I believe that even those who have never so much as opened a Terminal window have a good shot at successfully creating the USB key.
Common Problems You Might Encounter
I began on ubermix's installation page, and found the first few steps of the installation guide relatively straight forward. However, Step 8 threw me a doozy. This is where the instructions begin to look more technical than users such as myself might be comfortable with. Only seldomly do I navigate my way around using the Terminal window. However, I’ve explained above details about the
dd command you use to install ubermix on your USB key.
For others in the same boat, here are a few scenarios not included on the ubermix installation page that might help the process proceed more smoothly.
Where is my file?
When I first typed the command
sudo dd if=ubermix-key2.11.img of=/dev/diskX, I got the message “No such file or directory.” This is because I neglected to use the Terminal software to navigate into the Downloads directory where ubermix was downloaded. Getting to the correct directory can be done by simply typing
cd Downloads (
cd is the command line version of clicking on a directory in the Finder window).
cd, it is a good idea to type the
ls command just to be sure ubermix is actually in the Downloads directory (
ls is short for list). If the ubermix file is not listed, type
cd ../ to go up one level and get back to the home directory and then
cd again followed by the directory name where ubermix was downloaded.
sudo command prompts the user for a password. At this point I felt as though I was working inside a mysterious black box, so when prompted for a password I initially froze. Was the flashdrive that my school provided to me password protected? Or was the computer asking me for the password to my own machine? Fortunately it was the latter, the administrator password set when I first bought the computer.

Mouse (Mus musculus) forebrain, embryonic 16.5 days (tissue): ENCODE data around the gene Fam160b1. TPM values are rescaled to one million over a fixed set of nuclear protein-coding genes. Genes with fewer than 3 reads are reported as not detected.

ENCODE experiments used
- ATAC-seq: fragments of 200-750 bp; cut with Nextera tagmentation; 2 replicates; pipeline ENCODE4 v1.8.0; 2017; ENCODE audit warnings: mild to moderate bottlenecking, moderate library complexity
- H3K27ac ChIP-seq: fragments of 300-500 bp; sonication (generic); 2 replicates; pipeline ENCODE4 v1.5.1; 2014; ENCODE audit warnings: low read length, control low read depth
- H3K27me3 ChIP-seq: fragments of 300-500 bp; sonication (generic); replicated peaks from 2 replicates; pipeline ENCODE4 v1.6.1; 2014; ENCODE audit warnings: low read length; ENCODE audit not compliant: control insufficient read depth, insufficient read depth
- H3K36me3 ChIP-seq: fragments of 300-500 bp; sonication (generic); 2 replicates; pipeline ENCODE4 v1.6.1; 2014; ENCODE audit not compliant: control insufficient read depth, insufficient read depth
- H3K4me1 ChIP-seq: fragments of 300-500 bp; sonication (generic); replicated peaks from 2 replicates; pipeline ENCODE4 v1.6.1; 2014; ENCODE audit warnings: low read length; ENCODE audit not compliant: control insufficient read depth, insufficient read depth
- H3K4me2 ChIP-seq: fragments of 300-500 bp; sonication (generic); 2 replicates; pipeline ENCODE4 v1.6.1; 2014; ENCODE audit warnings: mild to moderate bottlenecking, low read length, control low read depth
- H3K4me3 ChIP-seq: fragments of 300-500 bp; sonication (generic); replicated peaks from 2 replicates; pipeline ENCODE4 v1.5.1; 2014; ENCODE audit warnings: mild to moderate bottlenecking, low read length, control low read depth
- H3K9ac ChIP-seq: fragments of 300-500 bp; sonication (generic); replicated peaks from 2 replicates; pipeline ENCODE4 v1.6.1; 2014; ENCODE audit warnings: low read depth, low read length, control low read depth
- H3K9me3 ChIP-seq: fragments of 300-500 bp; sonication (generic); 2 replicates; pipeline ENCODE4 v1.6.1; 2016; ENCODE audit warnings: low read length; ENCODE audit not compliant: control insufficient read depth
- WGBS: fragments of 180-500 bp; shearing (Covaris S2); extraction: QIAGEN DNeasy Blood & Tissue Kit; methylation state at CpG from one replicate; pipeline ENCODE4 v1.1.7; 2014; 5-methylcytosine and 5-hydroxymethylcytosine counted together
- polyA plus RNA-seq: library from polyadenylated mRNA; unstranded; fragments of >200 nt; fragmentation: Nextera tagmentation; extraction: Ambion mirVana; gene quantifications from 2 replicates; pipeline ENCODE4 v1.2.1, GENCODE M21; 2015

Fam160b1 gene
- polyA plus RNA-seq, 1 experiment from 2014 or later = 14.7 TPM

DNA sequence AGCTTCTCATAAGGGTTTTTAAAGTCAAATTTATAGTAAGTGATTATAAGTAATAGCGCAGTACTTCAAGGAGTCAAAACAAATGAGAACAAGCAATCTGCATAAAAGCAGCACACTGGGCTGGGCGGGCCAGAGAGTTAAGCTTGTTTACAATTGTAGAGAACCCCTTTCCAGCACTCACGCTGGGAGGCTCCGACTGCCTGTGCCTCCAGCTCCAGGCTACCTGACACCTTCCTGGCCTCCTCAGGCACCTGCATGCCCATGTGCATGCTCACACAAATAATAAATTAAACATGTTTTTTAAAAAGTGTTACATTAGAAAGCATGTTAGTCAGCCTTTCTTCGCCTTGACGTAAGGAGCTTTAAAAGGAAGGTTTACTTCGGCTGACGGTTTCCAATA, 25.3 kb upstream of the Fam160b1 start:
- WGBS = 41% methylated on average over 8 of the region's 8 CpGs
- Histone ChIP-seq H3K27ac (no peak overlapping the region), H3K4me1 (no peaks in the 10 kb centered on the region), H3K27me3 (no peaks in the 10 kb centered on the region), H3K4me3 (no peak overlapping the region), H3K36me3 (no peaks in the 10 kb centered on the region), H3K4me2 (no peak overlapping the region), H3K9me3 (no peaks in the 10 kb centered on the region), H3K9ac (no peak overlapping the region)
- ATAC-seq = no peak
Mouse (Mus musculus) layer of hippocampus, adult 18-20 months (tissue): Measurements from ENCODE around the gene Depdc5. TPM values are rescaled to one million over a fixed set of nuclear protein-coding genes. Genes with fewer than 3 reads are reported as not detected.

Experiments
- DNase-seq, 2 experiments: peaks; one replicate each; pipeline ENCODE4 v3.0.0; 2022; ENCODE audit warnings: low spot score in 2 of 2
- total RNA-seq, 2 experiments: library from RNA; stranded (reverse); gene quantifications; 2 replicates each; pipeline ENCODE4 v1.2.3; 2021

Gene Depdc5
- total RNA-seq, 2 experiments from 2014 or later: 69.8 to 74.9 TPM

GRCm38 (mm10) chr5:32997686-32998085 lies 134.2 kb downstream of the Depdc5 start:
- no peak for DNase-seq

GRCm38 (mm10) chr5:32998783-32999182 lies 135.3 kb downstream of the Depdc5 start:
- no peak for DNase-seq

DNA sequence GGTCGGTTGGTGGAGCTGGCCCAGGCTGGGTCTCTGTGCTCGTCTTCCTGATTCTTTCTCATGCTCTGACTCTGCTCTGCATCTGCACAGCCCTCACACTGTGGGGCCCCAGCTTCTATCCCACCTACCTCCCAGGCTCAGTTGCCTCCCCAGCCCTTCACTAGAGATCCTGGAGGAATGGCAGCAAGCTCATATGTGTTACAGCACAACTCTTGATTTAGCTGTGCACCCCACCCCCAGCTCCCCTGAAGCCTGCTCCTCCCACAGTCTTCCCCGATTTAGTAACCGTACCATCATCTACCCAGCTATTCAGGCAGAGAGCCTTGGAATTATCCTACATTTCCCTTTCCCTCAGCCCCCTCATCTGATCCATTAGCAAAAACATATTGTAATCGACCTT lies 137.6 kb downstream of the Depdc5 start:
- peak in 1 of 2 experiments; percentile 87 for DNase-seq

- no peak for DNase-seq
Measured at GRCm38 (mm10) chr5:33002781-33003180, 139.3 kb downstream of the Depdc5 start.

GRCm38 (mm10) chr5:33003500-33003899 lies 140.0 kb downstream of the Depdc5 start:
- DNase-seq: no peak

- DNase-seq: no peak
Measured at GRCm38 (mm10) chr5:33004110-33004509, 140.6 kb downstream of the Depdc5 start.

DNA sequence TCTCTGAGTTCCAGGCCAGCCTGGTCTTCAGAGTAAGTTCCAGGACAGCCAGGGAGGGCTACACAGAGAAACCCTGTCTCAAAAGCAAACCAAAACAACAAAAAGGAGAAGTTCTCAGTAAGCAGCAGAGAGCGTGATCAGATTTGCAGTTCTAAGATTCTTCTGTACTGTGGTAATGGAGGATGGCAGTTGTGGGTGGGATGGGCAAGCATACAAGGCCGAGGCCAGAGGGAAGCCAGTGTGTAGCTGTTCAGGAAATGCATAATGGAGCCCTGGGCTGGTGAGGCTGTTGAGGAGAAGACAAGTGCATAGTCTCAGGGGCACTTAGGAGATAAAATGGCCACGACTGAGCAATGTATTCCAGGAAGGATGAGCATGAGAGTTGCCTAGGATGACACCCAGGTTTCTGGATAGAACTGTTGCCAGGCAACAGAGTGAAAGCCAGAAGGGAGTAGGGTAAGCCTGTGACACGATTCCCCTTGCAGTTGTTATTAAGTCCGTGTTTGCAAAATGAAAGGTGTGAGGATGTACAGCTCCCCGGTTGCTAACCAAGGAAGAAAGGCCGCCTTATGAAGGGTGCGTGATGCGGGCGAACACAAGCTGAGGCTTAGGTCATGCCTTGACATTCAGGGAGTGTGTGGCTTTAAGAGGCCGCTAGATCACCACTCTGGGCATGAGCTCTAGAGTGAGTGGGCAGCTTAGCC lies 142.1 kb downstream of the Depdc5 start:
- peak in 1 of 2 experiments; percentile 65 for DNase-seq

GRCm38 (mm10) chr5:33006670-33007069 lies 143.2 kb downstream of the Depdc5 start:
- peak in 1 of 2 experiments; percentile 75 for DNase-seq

After entering the password to my computer the process was almost over. However, I didn't receive any message from the command line saying "done", "complete", or even an indication that anything was happening at all. However, the blinking light on my flashdrive reassured me, and when it stopped flashing I ejected it, eager to try out the installation process the following day at school.
The final stumbling block came during installation. Unfortunately, choosing the first version of ubermix from the download page at the beginning of the process proved to be a poor decision. The machines at our school are quite old Dell PCs, so I should have gone with ubermix Lite. As such, I had to go through the steps to create the USB key a second time, this time for ubermix Lite.
This whole process took under two hours, and I can now install ubermix on any machine at our school in less than five minutes. Our computer lab now has six, fully functional, computers that last week were unable to connect to the internet or perform most other meaningful tasks, and I am prepared for the day our next unsupported Windows machine ends up with a virus.
In spite of my reservations and errors along the way, I give ubermix two thumbs up and encourage anyone with older machines, low-end laptops, netbooks, and perhaps even Chromebooks, to give this operating system a try.